“I teach. Computer Age Philosophy…”
-Jonathan Larson, Rent
I tend to think of myself as a late bloomer. No, that’s not accurate. Let’s put it this way, instead: I have a lot of different interests, and I’ve always been this way. Growing up, I considered many career options as a result. First there was my archaeologist phase, in no small part inspired by the Indiana Jones movies and a fascination with ancient Egypt (which my dad happily helped foster). For a long time, there was also the doctor phase (pediatric plastic surgeon, pediatric neurosurgeon). And of course, I can’t leave out the time when I was going to get a degree in international business (for the traveling), and also own my own martial arts studio.
Teaching never crossed my mind, even when I figured out at age 20 that I wanted to get a PhD. Even then, I wanted the degree because I saw it as a personal milestone. I wanted it for the research and for the writing, and possibly also because it was a way to get to spend years reading books.
The closest I came to thinking about teaching was in my freshman year of college. My roommate was an education major, and for a few weeks, I thought about whether I should go that route. I even talked to someone in the School of Education and floated the idea with my advisor (who had no idea who I was: I was a freshman and the school was enormous). I remember that I decided not to pursue it in part because I’d have to do student teaching eventually, and I couldn’t imagine how in the world I would be able to do so many hours in the classroom when I needed to work just as many hours at a job to make money for school. Who had that kind of financial aid package?
Fast forward nearly two decades, and despite all of the above, I’ve found myself happily ensconced in a classroom. (And I got the PhD!) There are many stories to tell about my career and my career path, but today the one I want to tell is more of a love letter to my chosen profession than anything else. At this moment, I’m in the midst of a school year that has been in some ways more chaotic and challenging than most, and I’m about to walk into conferences this week. Conferences are always intense, and by the end of the week what you want most is to snuggle up in a quiet spot with a good book or movie and just escape from the world for a little bit before you do it all again.
Even acknowledging all that, I just can’t get enough of teaching.
This fall, I still haven’t figured out a writing rhythm, but I’m starting to understand the ways in which teaching enables me to embrace my creativity on a daily basis.
Teaching is an act of creation and re-creation, or as TS Eliot writes, it’s time “for a hundred visions and revisions.” As the summer ends each year, I sit down with my old lesson plans and re-imagine how a course will look. This year, with a new course, I also get to explore how to do something new. On my own, I make new plans, shifting things here, adding something there.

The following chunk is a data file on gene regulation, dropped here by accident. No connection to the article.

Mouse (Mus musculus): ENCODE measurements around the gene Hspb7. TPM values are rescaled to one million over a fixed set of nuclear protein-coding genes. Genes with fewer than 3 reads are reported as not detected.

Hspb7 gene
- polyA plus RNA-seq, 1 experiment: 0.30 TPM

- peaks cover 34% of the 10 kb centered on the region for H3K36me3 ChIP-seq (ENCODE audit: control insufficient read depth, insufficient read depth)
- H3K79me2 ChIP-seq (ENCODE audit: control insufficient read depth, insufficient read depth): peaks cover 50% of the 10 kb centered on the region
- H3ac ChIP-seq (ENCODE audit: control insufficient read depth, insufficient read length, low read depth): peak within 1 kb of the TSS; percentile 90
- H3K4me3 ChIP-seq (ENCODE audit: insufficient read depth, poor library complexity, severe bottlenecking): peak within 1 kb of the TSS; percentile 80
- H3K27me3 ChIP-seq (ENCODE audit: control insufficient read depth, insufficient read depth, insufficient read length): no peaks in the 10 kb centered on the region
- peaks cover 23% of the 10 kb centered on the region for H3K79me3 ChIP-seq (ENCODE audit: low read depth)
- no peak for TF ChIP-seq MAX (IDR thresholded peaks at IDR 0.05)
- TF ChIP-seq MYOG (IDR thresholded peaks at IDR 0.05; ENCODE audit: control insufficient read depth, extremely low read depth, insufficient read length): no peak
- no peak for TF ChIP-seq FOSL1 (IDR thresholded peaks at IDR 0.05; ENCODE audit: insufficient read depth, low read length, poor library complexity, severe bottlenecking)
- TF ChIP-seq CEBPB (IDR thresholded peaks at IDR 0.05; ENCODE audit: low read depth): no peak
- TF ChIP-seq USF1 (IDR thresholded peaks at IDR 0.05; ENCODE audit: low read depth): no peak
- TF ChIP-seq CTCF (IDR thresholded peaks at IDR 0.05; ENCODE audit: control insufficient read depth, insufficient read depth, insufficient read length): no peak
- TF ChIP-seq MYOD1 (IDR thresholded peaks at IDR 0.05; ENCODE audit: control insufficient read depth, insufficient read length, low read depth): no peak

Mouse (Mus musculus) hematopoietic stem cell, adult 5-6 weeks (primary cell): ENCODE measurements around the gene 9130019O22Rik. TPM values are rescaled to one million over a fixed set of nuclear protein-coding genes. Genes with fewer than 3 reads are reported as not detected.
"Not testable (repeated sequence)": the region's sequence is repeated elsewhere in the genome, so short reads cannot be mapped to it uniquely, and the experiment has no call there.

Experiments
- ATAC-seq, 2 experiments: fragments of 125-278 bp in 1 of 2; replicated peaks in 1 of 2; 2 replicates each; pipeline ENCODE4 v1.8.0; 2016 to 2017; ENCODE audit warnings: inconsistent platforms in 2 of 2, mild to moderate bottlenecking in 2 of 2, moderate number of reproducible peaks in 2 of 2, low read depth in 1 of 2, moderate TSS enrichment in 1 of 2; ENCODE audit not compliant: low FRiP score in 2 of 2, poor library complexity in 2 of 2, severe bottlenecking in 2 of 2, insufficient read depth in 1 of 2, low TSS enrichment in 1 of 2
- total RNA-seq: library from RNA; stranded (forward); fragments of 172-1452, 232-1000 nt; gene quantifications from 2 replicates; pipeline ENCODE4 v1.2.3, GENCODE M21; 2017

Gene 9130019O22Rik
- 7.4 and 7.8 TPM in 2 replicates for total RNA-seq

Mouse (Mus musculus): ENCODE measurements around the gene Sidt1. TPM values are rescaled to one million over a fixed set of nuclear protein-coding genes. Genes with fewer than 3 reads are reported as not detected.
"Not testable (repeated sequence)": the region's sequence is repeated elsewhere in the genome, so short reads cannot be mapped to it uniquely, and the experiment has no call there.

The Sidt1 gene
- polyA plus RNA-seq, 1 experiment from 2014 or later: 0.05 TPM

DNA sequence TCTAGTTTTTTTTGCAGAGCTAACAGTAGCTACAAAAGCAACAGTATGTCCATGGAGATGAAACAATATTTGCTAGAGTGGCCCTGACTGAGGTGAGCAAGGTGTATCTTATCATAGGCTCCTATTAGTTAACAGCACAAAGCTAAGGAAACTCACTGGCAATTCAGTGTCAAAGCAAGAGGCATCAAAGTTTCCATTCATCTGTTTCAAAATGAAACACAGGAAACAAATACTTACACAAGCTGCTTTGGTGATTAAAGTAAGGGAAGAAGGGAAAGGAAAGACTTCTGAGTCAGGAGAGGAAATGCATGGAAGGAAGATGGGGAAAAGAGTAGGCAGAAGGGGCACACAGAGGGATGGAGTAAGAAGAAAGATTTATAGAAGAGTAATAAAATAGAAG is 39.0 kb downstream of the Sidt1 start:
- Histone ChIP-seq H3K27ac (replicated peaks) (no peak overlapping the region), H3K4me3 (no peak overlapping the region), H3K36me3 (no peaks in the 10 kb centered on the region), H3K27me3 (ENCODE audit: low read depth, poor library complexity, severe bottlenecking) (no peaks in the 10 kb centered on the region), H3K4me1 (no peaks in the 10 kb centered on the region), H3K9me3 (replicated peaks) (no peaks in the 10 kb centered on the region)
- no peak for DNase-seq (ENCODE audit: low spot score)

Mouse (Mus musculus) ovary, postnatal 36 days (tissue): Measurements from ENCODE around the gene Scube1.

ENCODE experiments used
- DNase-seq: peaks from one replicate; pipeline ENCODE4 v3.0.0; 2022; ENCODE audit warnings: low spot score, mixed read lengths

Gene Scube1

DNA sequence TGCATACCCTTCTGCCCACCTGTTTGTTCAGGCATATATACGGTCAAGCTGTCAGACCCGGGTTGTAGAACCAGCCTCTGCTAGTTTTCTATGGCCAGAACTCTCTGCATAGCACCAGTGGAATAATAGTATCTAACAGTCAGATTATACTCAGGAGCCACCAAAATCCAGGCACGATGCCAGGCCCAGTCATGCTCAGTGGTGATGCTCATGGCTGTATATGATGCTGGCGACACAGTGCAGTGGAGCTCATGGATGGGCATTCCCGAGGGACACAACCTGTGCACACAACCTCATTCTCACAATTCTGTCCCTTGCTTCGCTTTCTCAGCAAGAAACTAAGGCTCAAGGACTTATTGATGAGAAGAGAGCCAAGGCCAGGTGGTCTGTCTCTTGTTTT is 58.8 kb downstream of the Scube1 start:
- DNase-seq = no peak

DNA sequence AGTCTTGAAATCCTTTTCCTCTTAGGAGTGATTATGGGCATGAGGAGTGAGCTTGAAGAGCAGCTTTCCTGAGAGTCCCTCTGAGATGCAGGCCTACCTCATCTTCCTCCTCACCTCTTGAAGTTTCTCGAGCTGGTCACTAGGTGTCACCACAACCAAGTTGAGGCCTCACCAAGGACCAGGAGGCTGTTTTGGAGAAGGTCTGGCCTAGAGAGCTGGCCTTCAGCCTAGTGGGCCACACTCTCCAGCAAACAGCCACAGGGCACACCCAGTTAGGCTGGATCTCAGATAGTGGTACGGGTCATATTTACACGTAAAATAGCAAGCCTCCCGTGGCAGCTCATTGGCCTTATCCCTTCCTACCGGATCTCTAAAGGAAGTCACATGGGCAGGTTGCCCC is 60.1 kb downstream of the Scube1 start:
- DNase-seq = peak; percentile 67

Before the class session, the plans come out again, and in those moments, now that I know my students and know the course, and have a chance to re-visit the readings – there’s a chance to be creative again. All of a sudden, in the final day – or sometimes the final minutes – before you execute a lesson plan, new possibilities emerge. One minute, you might be planning to have the students read a document in class; the next, you’ve found an activity that gives students half a Confucian saying and makes them work with their classmates to find the missing part and translate it into modern language.
On the really good days, the creativity comes in the collaboration. Your colleague mentions their plans to do this activity with the materials we’re using, and you realize just how amazing that sounds. Or, when you’re stuck, you run across the hall five minutes before class to find out how your colleague managed their last period – what worked for her? What should you try next? Or even better, you get the chance to sit down with a student to go through their writing to discuss what’s working and what’s not and to strategize how they can improve. In those moments, when you get to geek out on writing, things get awesome.
But the best moments, they come when the students join in on the fun. I begin every day with the premise that we only study interesting things. Some days, the students buy in to this. At times, it can be a harder sell. It’s true, though: I remain convinced that anything we study in the classroom is interesting, and my goal is to have fun with it. If I’m not having fun, how can anyone else enjoy what they’re learning?
As I’ve struggled to make time for my writing in the past month, I’ve increasingly begun to value the ways in which teaching enables me to embrace my creative side. This is important to me right now, because even though I may be missing the formal sit-down writing time, I know that I’m engaging in creative pursuits and I’m enjoying myself (even despite the stressful moments).
In the weeks ahead, my students and I get to explore everything from World War 2 and the Cold War to what makes an empire and the rise and fall of Rome. Together, we get to create and recreate stories as my students add this knowledge to their own lives. As they learn, they become part of the shared history we all have, and all of us – me and them – get the chance to think about our place in this history and future. What could be better than that?